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Market quotes are powered by TradingView.com In this final episode of the Keiser Report from Freedom Fest in Las Vegas, Max and Stacy encounter Peter Schiff in the halls of the convention center and challenge him on bitcoin. Max continues his interview with bitcoin entrepreneur Charlie Shrem to discuss the latest drama and innovation in the cryptocurrency space.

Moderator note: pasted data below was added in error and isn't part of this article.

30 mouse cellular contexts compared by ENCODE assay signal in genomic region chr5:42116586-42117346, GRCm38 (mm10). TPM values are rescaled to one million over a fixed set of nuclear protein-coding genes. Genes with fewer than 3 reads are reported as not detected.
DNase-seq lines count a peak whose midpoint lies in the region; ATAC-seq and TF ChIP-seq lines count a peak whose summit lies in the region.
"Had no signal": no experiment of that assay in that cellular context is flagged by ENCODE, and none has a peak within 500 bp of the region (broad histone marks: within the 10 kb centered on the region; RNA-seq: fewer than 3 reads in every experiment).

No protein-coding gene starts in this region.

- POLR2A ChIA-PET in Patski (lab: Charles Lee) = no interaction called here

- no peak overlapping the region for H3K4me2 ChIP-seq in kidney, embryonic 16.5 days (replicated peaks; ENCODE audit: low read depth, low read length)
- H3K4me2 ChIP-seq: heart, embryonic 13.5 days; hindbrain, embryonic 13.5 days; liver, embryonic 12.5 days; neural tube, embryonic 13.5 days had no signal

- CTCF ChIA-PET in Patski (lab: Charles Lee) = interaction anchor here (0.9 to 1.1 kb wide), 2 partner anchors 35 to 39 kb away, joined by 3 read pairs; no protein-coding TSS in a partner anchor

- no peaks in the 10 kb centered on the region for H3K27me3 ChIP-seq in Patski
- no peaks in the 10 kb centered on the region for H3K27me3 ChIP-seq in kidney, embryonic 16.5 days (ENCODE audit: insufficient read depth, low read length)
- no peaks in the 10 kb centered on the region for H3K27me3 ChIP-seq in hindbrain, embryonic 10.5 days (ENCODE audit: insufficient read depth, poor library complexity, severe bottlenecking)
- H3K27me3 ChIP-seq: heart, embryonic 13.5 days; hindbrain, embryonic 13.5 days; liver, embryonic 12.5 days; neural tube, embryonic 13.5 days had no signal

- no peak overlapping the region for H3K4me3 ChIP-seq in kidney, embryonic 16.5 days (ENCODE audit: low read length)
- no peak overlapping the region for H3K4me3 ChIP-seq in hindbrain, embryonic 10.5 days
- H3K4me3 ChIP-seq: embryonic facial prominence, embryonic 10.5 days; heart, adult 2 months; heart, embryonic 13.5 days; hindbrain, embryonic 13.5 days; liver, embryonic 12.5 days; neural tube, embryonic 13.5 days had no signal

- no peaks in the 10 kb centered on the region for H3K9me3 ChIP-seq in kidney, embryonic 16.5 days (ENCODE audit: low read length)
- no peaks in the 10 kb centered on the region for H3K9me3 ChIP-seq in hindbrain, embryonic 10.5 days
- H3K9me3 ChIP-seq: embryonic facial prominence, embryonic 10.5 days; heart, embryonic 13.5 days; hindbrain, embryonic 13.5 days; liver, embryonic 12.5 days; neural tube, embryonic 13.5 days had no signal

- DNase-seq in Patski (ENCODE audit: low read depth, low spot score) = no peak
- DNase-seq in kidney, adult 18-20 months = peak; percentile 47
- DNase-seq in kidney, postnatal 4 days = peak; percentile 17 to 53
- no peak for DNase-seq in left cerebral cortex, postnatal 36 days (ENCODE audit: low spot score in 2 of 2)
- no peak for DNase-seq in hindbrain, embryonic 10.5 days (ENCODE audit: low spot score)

Blockchain -- the Distributed Ledger Technology -- is on the lips and in the good books of most large financial institutions at present from Goldman Sachs to JP Morgan; from UBS to Credit Suisse; from Barclays to Royal Bank of Scotland; from BBVA to Commonwealth Bank of Australia; and State Street. Together they were the founding members of a Blockchain technology standardisation consortium called R3-CEV* in New York. Whether one is in New York or London, Frankfurt or Zurich, Dubai or Mumbai, Hong Kong or Tokyo, there's no denying the immutable truth in regard to Blockchain technology's imminent impact. Blockchain is about to fundamentally change our global markets and financial systems forever, and probably for the better in four different ways. Why? Blockchain acts as a decentralised register of all transactions and each transaction is immutably recorded within a Blockchain. There are four ways** in which Blockchain technology could potentially transform capital markets: 1. Blockchain is going to improve the speed and efficiency of transactions. At present, when investors buy and sell debt and equity securities or transact derivatives, they generally rely on settlement and registration systems that take sometimes several days to settle trades. It can take even longer, sometimes, where the trade involves cross-border parties. Blockchain makes it possible to automate this whole process. 2. Blockchain's second benefit is the potential disintermediation of transactions. How? Blockchain automates trust; it eliminates the need for 'trusted' third-party intermediaries. In the traditional market, buyers and sellers can't automatically trust each other, so they use intermediaries to help give them the comfort they need. With blockchain, the decentralised immutable ledger offers this trust. Investors can deal with each other and with issuers in private markets directly. 3. Blockchain also reduces transaction costs. By eliminating the need to use settlement and registration systems and other intermediaries, there is significant potential to reduce transaction costs for investors and issuers. A mid 2015 report backed by Santander InnoVentures, the Spanish bank’s fintech investment fund, estimated that Blockchain could save lenders up to $20 billion annually in settlement, regulatory, and crossborder payment costs. 4. Finally, Blockchain could improve market access. Given the global nature of Blockchain-based standardisation, global markets have the potential to become even more easily accessible to investors and issuers; therefore making it easier for investors and for issuers to invest in and issue debt and equity securities. Blockchain potentially has profound implications for our global financial markets and for how we regulate. [ENDS] *The R3 consortium started on September 15, 2015 with 9 financial institutions: Barclays, BBVA, Commonwealth Bank of Australia, Credit Suisse, Goldman Sachs, JP Morgan, Royal Bank of Scotland, State Street, and UBS. On September 29, 2015 an additional 13 financial insititutions joined: Bank of America, BNY Mellon, Citi, Commerzbank, Deutsche Bank, HSBC, Mitsubishi UFJ Financial Group, Morgan Stanley, National Australia Bank, Royal Bank of Canada, Skandinaviska Enskilda Banken, Société Générale and Toronto-Dominion Bank. On October 28, 2015 an additional 3 financial companies joined: Mizuho Bank, Nordea, and UniCredit. On November 19, 2015 an additional 5 financial companies joined: BNP Paribas, Wells Fargo, ING, Macquarie Group and the Canadian Imperial Bank of Commerce. On December 17, 2015, an additional 12 financial companies joined: BMO Financial Group, Danske Bank, Intesa Sanpaolo, Natixis, Nomura, Northern Trust, OP Financial Group, Banco Santander, Scotiabank, Sumitomo Mitsui Banking Corporation, US Bancorp and Westpac Banking Corporation. ** According to the Australian Securities and Investments Commission (ASIC) What are your thoughts, observations and views?